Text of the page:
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Saturday, April 9, 2011

"My Motivation" Shanell Jackson

When Shanell Jackson came to GHS, she was a great athlete and an average shooter at best. When Shanell was a senior, she was a great athlete and a great shooter. Her senior year she was 42 for 97 for 43% from threes, and 56 for 70 from the line for 80%. Shanell was a great, great shooter.

As I look at our teams that have made a run in the state series, there always seems to be one or maybe two players who take their game to another level. In 2001 that was the case with Shanell. I am not sure what her shooting percentage from threes was during the tourney but she could not miss. We lost to Sterling early in the year and then played them for the Sectional title. The Sectional game was not a contest- and one of the main reasons was that Shanell hit three point shot after three point shot. Her team went on to take 4th in State.
Sometimes players "talk" about what they are going to do. Sometimes players "say" they want to become good. Sometimes players "plan" to work on their game. I honestly don't remember Shanell ever talking about what she was going to do. In fact, I was not even aware how much she was working. All of sudden one spring I would run into people who would say,"I was working out at the Y, and every time I go there Shanell Jackson is there shooting when I get there and she is still shooting when I leave." I heard this over and over. And I heard it in the spring, the summer, the fall, and even in the winter. Shanell did not talk about it-- she just did it.

Her senior year, one of the media people said,"Shanell is just a natural shooter." No, she was not a natural shooter, she made herself into a good shooter. 

I asked Shanell some questions about her approach. I sure hope some young players read this-- it is very good. Thanks Shanell!!

You had always been a good player coming up in junior high and frosh-soph level but I don't think I would have described you as great. But by the time you were a senior, you had become one of the best shooters we have ever had. How did you become such a great shooter?

I dedicated the majority of my free time to working on shooting. With the level of players I was "competing" against (Michelle Flaar, Rachel Bicego, Megan Pacheco, etc.) for playing time, I knew that I would have to work on my shot, specifically, getting it off faster off of screens, off the dribble, and as a spot shooter.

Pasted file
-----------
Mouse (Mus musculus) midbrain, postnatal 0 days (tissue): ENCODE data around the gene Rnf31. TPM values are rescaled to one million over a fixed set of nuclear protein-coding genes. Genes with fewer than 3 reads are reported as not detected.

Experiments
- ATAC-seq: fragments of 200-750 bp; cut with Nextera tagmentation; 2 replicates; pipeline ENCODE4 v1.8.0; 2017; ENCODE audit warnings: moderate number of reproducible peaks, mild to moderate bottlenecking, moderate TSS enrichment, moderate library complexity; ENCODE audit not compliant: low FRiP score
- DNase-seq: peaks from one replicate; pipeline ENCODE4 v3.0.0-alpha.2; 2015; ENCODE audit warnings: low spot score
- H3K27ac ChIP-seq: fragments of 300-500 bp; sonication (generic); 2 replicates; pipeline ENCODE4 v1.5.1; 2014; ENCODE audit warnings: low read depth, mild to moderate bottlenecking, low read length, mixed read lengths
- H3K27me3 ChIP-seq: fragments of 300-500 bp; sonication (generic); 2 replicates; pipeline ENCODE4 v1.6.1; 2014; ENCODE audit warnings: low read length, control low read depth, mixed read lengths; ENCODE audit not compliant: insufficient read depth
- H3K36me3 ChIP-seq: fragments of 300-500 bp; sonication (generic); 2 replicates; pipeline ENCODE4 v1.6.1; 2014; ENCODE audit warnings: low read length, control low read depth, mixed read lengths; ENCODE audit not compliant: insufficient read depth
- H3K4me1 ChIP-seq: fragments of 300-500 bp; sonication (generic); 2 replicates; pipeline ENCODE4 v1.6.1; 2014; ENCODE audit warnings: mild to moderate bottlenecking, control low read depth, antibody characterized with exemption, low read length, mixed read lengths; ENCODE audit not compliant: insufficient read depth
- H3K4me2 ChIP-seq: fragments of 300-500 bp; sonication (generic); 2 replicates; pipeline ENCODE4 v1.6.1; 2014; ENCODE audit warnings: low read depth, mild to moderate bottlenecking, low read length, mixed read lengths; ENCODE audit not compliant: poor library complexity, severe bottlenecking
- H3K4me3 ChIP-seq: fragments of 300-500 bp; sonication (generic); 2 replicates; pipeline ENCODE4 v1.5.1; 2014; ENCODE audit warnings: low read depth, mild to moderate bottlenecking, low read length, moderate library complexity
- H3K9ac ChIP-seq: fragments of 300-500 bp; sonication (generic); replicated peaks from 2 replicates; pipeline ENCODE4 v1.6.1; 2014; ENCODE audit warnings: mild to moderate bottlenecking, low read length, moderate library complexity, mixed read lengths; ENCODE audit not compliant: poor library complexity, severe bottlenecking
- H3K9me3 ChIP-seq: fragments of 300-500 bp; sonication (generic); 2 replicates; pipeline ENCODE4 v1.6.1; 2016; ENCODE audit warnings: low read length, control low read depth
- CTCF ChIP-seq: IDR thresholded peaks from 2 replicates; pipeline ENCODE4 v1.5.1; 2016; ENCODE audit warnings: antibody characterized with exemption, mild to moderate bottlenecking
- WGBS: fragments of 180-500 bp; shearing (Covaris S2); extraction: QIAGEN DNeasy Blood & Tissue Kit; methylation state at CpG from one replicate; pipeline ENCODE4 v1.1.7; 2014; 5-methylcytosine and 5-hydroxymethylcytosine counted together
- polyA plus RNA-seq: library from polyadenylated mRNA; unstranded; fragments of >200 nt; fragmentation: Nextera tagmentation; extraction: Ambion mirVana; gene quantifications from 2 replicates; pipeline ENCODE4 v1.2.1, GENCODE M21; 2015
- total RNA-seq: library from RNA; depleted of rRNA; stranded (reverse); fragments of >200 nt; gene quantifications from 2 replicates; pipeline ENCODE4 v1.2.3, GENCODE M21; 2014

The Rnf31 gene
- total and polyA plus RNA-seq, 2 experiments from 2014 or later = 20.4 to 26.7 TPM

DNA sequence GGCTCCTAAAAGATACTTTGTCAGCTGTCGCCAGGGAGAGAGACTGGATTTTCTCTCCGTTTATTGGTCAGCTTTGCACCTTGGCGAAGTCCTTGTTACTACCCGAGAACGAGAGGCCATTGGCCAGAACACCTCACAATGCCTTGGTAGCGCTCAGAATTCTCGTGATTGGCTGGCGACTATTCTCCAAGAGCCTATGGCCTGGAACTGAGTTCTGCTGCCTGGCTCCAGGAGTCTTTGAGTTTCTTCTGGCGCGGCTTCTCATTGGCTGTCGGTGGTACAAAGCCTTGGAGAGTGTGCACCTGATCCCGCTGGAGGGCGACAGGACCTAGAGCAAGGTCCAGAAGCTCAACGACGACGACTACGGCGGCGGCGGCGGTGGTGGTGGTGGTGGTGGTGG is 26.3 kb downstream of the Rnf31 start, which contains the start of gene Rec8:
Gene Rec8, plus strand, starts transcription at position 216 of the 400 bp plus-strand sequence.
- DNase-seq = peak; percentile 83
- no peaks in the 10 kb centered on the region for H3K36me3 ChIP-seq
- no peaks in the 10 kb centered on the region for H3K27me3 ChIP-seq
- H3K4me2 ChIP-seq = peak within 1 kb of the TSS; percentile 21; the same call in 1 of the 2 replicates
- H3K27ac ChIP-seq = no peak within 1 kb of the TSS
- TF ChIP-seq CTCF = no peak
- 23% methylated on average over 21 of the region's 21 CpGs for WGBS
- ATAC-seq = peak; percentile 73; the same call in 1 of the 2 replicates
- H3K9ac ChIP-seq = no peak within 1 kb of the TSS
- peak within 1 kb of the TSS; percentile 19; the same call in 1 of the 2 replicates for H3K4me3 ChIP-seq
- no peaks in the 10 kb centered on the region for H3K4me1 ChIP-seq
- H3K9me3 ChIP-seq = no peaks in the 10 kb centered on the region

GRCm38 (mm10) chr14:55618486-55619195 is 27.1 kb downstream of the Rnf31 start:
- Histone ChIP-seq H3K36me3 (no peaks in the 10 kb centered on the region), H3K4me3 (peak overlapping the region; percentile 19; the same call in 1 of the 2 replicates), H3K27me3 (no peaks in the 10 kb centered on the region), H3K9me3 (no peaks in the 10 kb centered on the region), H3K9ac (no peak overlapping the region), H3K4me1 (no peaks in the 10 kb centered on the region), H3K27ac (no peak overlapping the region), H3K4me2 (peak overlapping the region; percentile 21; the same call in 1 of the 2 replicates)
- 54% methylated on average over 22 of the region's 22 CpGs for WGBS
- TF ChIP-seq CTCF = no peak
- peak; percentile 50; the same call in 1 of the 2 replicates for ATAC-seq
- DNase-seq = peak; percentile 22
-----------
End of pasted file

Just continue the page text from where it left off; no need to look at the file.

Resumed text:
I remember Dave Klockenga who did our radio stopped me once and said that you were at the Y every time he went there. Could describe how often you went to the Y? How long did you shoot? Was it more shooting or playing pick up games?

I'd say living across the street from the YMCA was a blessing in disguise. When I had nothing else to do, I would go practice. I didn't really like to play pick up games because it would be with a bunch of guys who would just let me shoot uncontested shots because I was a girl. I found it more beneficial to work on my own. I never really counted the number of shots I took. I just shot until the gym closed or when I was beat tired....and I always had to finish with a make- it made me more confident.

I created my workouts based on the plays we had.For example, if I knew I was coming off of a screen in a certain play, I would go full speed and toss the ball to myself as if it were being passed to me as I curled off of a screen-- repetition was the key. I would also work on ball handling because with my speed, I knew that I could create some additional shots for myself or for my teammates. I also did suicides on my own whenever I messed up-- I was that player that never wanted to come out of the game and I didn't come out much because I was in good overall shape.   

 A lot of times, players talk about how things just "clicked" all of sudden, something happens and their motivation and goals change. Was there something that sparked your increased motivation?

I really felt like I would be sitting on the bench going into my junior season. I felt underestimated and I had to show everyone and myself that I could be more than a quick defender. My motivation was not wanting to sit on the bench. As I said, there were some great players I was competing against and I knew that's what I had to do. I didnt even play volleyball my junior year so that I could go to open gyms for basketball. I had never sat the bunch and I wasn't about to start as a varsity player. I made a committment to myself to work my behind off so that it would become second nature to me when it came to playing in game.

Could you describe your work out plan or program that you used?

Described above. I feel like everyone should tailor their own workouts for what's best for them. 

What advice would you give to a player for the off-season?
    
1, Don't ever think that you are guaranteed a spot.
     2. Remain humble about the work your doing on your own because your improvements will be noticed by others.
     3. Know that the off-season is the time to get better and that you may not be comfortable shooting 3s or pulling up for a jump shot at the beginning of the spring/summer, but if you work hard on a few things consistently, they will become habit and your hardwork will pay off.
    4. If it were easy, everyone would do it. So on those days when you're not really in the mood to go workout on your own, remember how it felt to lose in that last game of the season. Trust me, it will pay off.

 I hope this helps someone and I just wanted to let you know that I really enjoyed that Supersectional game. I think I lost my voice :)

Best, 
Shanell      



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